But it’s Rome that has my heart. When we walked around Rome with Collins and Loehle, it was a constant surprise. Dr. Collins is a walking encyclopedia, and many times I’d look around to find people from guided tours had ditched their neon-shirted tour guide in favor of listening to him speak. He had a way of making every topic we covered interesting, funny, and memorable, even if it was something I would never have cared about before. Once, he stopped us in front of side street and said “I’ve got a surprise for you!” We walked into an unassuming church and then one by one fell silent as we looked up at the most amazing ceiling I have ever seen, with frescos that seem to jump off the ceilings at Sant’Ignazio.

At the Vatican, we were again struck mute by the towering, frescoed ceilings, the light filtering through the windows onto Michelangelo’s Pieta, and the sheer number of people, all silent, all staring upwards.

Then there were the random days. A small group of us took a side trip to the Catacombs of San Sebastiano, miles and miles of tunnels where people have been buried for centuries. Being underneath Rome, walking by tombs with frescoed ceilings and still-intact ancient pots of oil is like being inside of history. There’s graffiti on the walls dating back to the 3rd century (Peter was here, 1989. Peter was here, 1771. Pietr was here 900. Petri was here 256.) The church above the catacombs has floors made of some of the oldest marble in Rome. I stepped on snail fossils bigger than my hand that date back to the Cretaceous period (65 million years ago! WHAT???)

(On our last day in Rome, Professor Loehle, Adrienne Findley, and I worked out my plan to move to Italia. I’ve already picked my apartment. By—ahem— COMPLETELY unplanned, TOTALLY accidental coincidence, it’s on the same street as the best gelato in Rome. Yes, you can visit.)

In a word, it was amazing. I used that word a lot on the trip, but astonishing, fantastic, extraordinary, unbelievable, no word can really capture the feeling of being so utterly swept off your feet by beauty, by history, by culture, by Italy. In Florence, we lived like Italians. When we returned to Rome, we walked like natives. When I go back, it will feel like I’m home. This experience was more than I could have ever hoped for, and I can’t wait to study abroad again.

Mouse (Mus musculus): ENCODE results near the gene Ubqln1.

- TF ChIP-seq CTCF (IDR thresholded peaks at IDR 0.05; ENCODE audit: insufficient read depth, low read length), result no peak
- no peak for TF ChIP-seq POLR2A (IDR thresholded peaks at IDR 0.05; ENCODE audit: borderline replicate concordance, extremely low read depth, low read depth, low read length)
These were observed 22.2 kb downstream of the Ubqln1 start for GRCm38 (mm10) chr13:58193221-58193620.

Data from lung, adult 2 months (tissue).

Oglethorpe Students Discover “La Dolce Vita” in Italy

A group of Oglethorpe University students and professors recently returned from a short term, for credit academic study abroad trip to Florence and Rome, Italy. Here, Dr. Jeffrey Collins shares some of their life changing experiences, accompanied by photos courtesy of student Robert Findley.

I could not begin to describe this extraordinary trip, Oglethorpe’s tenth to Italy. Perfect May-like weather throughout, and we spent six hours a day in examining art, architecture, and sites, lecturing, and giving fabulous reports.

Think of our students standing in front of the Pantheon, walking Piazza Navona, walking through and discussing the art in the Vatican, analyzing the sculptures of Michelangelo, Bernini, many Baroque churches, paintings from Leonardo to Caravaggio, examining the ruins of the Roman forum. It was the best kind of education—they all agreed, and were passionately engaged—well, it is Italy, and art is everywhere.

In Florence, we explored and spoke and questioned the art in the Uffizi, the Piazza Signoria, studied the architecuture of Santa Maria Novella, the Santa Maria della Fiore, and a host of churches—Santa Croce of course—discovering how the Renaissance emerged here, how perspective was rediscovered, how Medici money and genius and artistic perfection and rediscovery of ancient works all fused and formed an era unmatched in western history.